Spectroscopic Observations by Cool Star Lab Researchers Contribute to Expanding the Census of the Solar Neighborhood

2020 is the year of the US Census. Just as an accurate count of people is essential to understanding the composition and needs of the nation, an accurate count of stars is essential to understanding the composition and properties of the Milky Way Galaxy. And just like our Census, we have to put in additional effort to make sure everyone – and every star – is counted.

One project that is working hard to assure that every star is counted is the Backyard Worlds: Planet 9 project. Backyard Worlds: Planet 9 uses data from NASA’s Wide-Field Infrared Survey Explorer (WISE) and Near-Earth Object Wide-Field Infrared Survey Explorer (NEOWISE) satellites to uncover faint, cool, nearby objects. And just like the Census, the success of this count hinges on the efforts of citizens. In this case, it is the over 100,000 citizen scientists from the around the world who have examined trillions of pixels of telescope images to identify the subtle movements of nearby star and brown dwarf candidates that distinguish them from an overwhelming number of background stars.

Sky map of the 96 nearby, cool brown dwarf discoveries made by Backyard Worlds, in Galactic coordinates (the Galactic plane runs across the middle). Potential star-brown dwarf companion systems are indicated in green, while rejected candidates are indicated in red. candidates (Table 1) for which no Spitzer counterpart was found (from Meisner et al. 2020).

This effort has led to the discovery of nearly 100 nearby, cool brown dwarfs, never before observed, as reported in the recently published paper “Spitzer Follow-up of Extremely Cold Brown Dwarfs Discovered by the Backyard Worlds: Planet 9 Citizen Science Project” by Meisner et al.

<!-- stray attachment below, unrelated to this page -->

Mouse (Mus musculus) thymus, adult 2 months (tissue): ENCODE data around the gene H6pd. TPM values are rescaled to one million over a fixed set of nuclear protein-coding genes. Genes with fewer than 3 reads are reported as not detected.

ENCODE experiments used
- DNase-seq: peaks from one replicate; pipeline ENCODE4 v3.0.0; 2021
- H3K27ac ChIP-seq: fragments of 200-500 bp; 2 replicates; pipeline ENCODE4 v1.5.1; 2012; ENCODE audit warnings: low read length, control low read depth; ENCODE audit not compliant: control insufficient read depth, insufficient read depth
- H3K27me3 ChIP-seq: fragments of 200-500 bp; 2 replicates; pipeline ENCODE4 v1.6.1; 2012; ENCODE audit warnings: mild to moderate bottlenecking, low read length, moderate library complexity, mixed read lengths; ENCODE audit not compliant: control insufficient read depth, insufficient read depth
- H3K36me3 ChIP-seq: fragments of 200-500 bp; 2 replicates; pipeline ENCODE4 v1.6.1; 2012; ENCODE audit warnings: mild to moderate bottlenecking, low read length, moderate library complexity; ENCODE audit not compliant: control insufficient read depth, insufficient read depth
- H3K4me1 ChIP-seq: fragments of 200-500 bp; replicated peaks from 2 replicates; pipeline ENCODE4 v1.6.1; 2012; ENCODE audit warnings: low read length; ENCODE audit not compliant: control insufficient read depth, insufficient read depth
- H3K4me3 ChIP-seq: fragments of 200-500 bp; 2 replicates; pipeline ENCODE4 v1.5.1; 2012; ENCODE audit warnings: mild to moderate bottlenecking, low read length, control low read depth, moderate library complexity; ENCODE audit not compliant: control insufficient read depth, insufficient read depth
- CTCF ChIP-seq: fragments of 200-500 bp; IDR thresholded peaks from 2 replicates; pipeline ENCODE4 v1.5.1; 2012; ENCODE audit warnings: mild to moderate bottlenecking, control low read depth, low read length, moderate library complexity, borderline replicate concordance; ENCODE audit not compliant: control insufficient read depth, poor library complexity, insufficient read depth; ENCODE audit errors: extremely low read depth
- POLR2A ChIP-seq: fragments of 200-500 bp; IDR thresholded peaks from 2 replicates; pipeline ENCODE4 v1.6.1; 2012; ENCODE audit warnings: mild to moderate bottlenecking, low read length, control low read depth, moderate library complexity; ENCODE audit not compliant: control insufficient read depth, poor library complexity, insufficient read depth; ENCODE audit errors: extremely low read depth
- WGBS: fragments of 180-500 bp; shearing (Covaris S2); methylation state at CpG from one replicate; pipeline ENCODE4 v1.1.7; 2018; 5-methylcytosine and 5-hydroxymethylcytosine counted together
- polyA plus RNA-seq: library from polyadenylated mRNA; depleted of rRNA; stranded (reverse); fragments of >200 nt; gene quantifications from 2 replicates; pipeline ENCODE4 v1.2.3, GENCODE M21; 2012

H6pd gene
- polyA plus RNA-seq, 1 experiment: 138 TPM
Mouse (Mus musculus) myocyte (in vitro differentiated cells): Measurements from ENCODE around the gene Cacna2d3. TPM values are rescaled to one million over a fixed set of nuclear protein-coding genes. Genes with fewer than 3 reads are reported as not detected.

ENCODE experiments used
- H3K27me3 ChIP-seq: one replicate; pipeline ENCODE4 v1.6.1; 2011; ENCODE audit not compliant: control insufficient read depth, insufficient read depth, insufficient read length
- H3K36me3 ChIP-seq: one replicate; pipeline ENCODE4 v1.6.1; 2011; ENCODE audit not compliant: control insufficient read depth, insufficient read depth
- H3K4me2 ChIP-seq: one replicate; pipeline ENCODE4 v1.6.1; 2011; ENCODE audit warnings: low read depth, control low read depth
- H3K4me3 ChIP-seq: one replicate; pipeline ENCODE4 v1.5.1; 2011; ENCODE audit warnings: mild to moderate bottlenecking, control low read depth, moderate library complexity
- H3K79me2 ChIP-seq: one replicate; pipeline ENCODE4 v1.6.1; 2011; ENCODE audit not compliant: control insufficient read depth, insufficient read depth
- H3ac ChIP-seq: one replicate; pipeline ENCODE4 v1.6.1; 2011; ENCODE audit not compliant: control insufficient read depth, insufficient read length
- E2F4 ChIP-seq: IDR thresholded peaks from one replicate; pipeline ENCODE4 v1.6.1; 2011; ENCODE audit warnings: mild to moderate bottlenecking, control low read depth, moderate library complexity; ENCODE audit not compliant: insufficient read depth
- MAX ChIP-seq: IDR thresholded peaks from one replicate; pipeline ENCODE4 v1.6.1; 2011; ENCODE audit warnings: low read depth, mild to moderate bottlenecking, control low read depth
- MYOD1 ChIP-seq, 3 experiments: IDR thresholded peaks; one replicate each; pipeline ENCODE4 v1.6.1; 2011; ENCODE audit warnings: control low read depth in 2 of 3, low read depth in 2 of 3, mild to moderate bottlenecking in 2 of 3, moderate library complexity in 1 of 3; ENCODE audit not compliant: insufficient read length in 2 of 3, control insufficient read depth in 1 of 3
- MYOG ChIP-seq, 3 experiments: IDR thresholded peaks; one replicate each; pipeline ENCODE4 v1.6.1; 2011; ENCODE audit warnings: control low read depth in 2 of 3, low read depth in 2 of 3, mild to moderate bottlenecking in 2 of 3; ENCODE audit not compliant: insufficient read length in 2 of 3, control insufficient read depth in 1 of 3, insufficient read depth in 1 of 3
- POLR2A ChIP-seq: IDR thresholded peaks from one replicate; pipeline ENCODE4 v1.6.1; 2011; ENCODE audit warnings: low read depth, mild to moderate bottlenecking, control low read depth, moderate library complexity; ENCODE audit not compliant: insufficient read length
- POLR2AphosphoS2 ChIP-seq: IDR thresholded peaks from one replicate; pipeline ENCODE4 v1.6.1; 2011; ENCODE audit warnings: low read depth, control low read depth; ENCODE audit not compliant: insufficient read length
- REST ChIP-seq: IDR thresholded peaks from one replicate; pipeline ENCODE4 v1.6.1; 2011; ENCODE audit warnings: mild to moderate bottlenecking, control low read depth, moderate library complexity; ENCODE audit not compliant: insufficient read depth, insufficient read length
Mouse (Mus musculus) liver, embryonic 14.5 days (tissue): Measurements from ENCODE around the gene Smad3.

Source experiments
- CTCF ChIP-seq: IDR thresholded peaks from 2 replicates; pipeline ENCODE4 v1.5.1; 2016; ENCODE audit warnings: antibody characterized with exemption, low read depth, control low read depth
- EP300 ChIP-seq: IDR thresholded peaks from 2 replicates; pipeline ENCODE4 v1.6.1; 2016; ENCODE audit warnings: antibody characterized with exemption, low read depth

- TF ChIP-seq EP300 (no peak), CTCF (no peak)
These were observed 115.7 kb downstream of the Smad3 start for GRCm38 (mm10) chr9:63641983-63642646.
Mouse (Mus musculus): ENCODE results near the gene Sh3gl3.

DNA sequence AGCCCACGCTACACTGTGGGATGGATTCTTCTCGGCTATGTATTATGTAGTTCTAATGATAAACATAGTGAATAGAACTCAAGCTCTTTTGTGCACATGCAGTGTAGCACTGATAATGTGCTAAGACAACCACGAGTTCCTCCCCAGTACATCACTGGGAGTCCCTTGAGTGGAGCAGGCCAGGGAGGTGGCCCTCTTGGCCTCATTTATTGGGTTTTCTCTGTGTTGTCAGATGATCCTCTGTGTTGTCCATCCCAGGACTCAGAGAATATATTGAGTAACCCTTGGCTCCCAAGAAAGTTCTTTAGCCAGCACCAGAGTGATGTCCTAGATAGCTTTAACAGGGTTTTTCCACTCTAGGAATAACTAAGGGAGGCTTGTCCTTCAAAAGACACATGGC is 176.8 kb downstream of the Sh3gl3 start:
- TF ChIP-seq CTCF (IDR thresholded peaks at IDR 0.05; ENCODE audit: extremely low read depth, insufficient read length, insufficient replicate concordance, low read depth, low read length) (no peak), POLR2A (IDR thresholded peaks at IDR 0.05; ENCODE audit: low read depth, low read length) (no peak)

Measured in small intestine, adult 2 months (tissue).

Brown dwarfs are small “stars” incapable of fusing hydrogen, and are particularly hard to find because of their small sizes and low temperatures. Nevertheless, these nearly invisible astronomical neighbors are fundamental to understanding the properties of brown dwarfs and giant exoplanets, the process of star formation, and the history of our Milky Way Galaxy.

NIRES & FIRE spectra reported in the Meisner et al. (2020) study, with the T8 spectral standard 2MASSI J0415195−093506 overplotted in red. All of these sources are among the coldest brown dwarfs currently known, and new members of the immediate Solar Neighborhood (from Meisner et al. 2020).

The Cool Star Lab is contributing to this effort through the acquisition of near-infrared spectra of candidates using the Near-Infrared Echellette Spectrometer instrument, or NIRES, on the 10-meter W. M. Keck Observatory on Maunakea, Hawaii. Keck/NIRES is essential to this work, as low-temperature brown dwarfs emit most of their light at near-infrared wavelengths, while Keck provides the aperture to detect this light. The spectra, obtained in this case by Cool Star Lab members Christian Aganze, Roman Gerasimov, and Christopher Theissen, allow the team to confirm the Backyard World candidates as cool, nearby brown dwarfs, as well as classify and characterize their physical properties. Spectral data were also acquired with the Magellan/FIRE spectrograph, an instrument Cool Star Lab PI Adam Burgasser helped construct at MIT. In addition, archival and catalog data were made available through NSF’s NOIRLab Astro Data Lab science platform, which proved critical to allowing Backyard World citizen and professional scientists to search through billion-object catalogs to characterize the new discoveries.

Three epochs of infrared images of the common proper motion white dwarf + brown dwarf binary system LSPM J0055+5948 (top right) and WISEU 0055+5947 (center, in red). The brown dwarf stands out with its strikingly orange color in this infrared color map, reflective of its very low temperature (from Meisner et al. 2020).